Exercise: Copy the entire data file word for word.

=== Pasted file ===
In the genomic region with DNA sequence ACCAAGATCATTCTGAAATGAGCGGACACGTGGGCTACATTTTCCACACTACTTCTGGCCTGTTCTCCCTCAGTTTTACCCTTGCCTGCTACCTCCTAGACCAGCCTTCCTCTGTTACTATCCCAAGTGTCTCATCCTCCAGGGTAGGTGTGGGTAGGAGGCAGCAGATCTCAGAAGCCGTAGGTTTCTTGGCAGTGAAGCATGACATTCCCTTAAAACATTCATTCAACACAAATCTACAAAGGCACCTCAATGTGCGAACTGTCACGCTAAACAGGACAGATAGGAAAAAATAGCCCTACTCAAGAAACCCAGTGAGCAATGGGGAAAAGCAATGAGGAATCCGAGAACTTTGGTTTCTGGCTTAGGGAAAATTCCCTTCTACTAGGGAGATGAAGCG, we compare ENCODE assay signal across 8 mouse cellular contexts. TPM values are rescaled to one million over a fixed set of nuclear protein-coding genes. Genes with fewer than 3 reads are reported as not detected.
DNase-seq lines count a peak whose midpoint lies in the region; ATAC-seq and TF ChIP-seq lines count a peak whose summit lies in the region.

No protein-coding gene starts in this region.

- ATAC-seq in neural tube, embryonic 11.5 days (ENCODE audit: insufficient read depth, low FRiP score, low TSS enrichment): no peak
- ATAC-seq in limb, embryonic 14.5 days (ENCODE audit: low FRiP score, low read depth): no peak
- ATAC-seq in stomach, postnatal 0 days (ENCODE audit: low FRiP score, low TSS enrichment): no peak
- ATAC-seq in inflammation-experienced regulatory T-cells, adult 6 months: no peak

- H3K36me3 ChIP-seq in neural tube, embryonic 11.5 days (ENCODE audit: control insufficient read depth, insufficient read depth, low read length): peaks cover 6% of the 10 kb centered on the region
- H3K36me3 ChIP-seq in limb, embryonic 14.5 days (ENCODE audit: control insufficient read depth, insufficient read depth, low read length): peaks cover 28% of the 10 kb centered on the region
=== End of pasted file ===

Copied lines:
In the genomic region with DNA sequence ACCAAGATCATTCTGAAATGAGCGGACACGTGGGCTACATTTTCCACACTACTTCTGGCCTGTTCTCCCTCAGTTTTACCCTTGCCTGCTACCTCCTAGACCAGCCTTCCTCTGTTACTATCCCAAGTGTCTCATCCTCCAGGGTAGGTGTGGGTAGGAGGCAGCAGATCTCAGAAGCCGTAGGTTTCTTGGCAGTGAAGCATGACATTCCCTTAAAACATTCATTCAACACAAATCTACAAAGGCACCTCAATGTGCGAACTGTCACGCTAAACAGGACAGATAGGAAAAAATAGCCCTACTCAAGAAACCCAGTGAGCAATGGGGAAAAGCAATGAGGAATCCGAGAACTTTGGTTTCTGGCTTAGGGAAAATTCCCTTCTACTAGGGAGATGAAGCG, we compare ENCODE assay signal across 8 mouse cellular contexts. TPM values are rescaled to one million over a fixed set of nuclear protein-coding genes. Genes with fewer than 3 reads are reported as not detected.
DNase-seq lines count a peak whose midpoint lies in the region; ATAC-seq and TF ChIP-seq lines count a peak whose summit lies in the region.

No protein-coding gene starts in this region.

- ATAC-seq in neural tube, embryonic 11.5 days (ENCODE audit: insufficient read depth, low FRiP score, low TSS enrichment): no peak
- ATAC-seq in limb, embryonic 14.5 days (ENCODE audit: low FRiP score, low read depth): no peak
- ATAC-seq in stomach, postnatal 0 days (ENCODE audit: low FRiP score, low TSS enrichment): no peak
- ATAC-seq in inflammation-experienced regulatory T-cells, adult 6 months: no peak

- H3K36me3 ChIP-seq in neural tube, embryonic 11.5 days (ENCODE audit: control insufficient read depth, insufficient read depth, low read length): peaks cover 6% of the 10 kb centered on the region
- H3K36me3 ChIP-seq in limb, embryonic 14.5 days (ENCODE audit: control insufficient read depth, insufficient read depth, low read length): peaks cover 28% of the 10 kb centered on the region